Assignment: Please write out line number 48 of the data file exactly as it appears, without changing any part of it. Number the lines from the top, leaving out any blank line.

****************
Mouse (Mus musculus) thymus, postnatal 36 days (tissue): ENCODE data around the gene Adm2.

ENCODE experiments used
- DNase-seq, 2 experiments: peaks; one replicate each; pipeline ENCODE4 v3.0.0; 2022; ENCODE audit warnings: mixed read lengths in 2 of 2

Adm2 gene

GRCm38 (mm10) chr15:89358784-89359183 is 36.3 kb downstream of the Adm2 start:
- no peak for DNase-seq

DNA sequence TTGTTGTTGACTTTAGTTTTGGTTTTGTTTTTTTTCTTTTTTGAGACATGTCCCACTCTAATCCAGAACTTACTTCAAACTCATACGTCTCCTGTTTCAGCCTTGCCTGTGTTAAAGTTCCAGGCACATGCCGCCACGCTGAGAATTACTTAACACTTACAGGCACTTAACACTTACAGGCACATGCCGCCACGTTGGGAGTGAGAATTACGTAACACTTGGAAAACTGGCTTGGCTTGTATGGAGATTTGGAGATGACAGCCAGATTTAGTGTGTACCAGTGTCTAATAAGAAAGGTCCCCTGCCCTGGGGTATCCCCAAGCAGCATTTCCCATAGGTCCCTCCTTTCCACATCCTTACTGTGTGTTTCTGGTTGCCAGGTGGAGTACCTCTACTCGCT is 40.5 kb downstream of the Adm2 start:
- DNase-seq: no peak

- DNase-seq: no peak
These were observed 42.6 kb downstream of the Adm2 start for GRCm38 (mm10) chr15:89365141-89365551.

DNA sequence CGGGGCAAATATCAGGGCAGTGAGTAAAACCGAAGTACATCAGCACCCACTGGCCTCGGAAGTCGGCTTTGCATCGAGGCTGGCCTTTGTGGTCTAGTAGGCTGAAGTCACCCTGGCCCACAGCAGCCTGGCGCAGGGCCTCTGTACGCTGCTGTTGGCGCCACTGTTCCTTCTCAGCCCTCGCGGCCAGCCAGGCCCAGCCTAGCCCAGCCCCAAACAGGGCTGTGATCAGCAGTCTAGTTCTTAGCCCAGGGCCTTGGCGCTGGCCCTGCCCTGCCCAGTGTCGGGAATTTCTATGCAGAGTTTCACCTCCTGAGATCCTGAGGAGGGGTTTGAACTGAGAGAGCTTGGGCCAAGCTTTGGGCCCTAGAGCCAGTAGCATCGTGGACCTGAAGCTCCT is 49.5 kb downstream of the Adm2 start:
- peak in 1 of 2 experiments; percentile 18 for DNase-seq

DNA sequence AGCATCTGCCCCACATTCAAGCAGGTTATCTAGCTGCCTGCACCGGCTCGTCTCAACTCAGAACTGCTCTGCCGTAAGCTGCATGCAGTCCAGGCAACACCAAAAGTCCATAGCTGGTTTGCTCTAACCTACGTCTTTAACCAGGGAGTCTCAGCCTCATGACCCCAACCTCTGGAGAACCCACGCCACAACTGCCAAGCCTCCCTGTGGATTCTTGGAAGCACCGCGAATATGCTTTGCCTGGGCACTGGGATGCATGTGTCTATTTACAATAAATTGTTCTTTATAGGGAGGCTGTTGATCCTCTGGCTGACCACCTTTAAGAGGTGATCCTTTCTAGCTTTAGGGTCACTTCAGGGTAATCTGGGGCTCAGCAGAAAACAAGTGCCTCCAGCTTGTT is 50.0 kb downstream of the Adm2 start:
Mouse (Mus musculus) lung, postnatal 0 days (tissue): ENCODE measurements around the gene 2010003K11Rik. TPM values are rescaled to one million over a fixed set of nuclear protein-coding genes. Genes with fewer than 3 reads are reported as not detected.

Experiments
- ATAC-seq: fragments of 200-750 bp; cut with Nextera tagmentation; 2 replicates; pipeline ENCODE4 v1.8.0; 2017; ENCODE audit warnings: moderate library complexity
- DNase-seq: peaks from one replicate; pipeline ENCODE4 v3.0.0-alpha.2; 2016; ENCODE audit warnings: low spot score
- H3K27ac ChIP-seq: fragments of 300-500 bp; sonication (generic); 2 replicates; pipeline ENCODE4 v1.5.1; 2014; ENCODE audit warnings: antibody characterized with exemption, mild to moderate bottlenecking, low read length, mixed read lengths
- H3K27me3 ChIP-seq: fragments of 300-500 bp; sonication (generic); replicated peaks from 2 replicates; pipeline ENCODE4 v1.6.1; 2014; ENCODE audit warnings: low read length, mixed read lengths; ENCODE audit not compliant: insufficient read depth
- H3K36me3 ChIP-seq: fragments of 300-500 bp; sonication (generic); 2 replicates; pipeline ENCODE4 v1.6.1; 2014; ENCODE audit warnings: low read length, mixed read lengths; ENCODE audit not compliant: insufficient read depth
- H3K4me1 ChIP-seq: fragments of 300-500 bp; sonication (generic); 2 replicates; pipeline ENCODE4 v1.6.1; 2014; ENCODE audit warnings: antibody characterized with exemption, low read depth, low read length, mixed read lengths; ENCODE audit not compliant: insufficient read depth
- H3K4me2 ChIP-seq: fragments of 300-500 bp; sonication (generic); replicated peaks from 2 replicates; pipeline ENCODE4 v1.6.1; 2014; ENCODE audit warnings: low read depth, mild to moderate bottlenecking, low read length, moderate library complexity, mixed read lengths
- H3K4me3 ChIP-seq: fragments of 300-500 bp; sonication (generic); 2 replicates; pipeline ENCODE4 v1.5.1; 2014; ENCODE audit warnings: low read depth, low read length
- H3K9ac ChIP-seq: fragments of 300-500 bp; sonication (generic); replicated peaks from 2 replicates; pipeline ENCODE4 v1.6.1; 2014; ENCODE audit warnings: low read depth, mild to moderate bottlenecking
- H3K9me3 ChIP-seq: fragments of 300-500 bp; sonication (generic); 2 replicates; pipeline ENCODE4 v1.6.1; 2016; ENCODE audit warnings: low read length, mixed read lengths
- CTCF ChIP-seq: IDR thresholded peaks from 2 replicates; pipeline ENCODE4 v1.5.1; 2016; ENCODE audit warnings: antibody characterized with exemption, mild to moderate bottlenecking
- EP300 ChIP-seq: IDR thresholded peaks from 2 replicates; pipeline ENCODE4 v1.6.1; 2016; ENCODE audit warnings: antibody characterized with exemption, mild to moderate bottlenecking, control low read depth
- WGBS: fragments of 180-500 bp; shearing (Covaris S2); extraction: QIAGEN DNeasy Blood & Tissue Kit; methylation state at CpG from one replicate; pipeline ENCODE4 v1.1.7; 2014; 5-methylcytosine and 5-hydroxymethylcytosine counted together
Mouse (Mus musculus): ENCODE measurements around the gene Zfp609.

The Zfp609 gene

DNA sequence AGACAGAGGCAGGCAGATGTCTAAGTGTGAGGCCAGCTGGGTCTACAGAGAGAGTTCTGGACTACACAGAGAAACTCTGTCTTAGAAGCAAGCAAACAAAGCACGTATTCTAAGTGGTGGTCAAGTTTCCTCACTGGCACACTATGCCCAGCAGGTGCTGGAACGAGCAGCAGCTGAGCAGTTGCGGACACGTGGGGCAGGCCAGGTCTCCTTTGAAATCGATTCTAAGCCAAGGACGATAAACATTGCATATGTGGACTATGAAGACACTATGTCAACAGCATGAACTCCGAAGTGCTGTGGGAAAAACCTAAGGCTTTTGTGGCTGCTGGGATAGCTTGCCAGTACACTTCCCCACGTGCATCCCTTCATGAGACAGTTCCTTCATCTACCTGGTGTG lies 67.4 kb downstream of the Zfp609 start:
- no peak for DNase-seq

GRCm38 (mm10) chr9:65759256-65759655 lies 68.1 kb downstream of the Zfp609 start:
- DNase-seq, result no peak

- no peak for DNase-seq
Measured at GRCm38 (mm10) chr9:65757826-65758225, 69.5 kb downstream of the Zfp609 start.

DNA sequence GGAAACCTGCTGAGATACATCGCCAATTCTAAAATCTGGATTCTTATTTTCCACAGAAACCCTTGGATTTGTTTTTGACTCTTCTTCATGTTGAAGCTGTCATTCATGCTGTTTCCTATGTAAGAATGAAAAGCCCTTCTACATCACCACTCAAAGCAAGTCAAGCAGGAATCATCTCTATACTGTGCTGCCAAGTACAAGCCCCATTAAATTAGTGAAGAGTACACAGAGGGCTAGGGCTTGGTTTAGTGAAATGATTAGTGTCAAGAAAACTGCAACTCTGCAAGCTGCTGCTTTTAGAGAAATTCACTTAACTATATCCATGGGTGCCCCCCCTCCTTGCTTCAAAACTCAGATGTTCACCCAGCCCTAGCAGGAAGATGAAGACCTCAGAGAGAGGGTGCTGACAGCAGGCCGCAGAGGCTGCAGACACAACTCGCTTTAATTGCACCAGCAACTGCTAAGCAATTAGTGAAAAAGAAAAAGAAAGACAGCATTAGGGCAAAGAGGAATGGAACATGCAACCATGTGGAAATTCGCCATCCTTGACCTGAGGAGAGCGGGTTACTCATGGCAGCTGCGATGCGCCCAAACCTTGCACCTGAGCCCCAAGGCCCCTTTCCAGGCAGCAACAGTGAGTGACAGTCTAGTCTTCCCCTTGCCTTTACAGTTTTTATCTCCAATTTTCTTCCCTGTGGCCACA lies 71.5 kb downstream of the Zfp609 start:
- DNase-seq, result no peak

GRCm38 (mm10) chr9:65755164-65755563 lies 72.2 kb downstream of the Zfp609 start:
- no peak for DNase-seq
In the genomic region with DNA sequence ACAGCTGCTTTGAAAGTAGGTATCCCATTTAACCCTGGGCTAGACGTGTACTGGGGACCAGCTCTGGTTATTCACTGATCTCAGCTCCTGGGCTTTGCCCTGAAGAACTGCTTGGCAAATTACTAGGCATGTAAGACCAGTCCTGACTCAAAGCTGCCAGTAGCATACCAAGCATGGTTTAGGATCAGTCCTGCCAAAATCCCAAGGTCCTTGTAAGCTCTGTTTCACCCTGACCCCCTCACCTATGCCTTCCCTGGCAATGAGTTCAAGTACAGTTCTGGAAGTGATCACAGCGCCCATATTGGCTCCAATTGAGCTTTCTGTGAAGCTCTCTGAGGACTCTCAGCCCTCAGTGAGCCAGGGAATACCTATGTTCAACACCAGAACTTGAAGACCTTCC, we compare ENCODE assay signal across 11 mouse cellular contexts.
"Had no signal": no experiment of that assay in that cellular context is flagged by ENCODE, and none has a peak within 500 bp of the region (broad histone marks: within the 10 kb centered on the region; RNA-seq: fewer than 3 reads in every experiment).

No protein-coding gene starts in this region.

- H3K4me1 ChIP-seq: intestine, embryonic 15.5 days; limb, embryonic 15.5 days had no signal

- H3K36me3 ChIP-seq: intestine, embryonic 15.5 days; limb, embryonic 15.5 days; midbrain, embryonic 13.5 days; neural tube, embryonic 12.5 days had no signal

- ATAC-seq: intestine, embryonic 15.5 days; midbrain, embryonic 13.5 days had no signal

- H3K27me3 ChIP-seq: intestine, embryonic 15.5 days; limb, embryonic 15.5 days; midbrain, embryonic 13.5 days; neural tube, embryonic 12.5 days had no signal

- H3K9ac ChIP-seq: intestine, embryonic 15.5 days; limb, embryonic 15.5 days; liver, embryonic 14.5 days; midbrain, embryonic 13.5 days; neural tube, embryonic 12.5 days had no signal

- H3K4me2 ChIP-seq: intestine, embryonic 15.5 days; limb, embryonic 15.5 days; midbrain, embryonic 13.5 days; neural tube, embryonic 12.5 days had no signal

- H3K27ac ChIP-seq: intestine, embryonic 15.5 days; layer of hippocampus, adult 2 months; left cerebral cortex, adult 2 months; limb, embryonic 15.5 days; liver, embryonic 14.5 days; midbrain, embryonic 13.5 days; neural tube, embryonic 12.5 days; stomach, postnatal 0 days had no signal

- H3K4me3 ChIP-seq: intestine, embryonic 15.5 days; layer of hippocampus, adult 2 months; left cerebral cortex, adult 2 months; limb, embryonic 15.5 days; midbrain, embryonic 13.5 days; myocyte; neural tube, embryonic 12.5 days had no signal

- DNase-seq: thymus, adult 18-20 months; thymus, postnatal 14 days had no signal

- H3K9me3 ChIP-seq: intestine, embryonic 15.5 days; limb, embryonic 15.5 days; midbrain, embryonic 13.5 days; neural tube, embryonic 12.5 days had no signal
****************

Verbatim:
- H3K9ac ChIP-seq: intestine, embryonic 15.5 days; limb, embryonic 15.5 days; liver, embryonic 14.5 days; midbrain, embryonic 13.5 days; neural tube, embryonic 12.5 days had no signal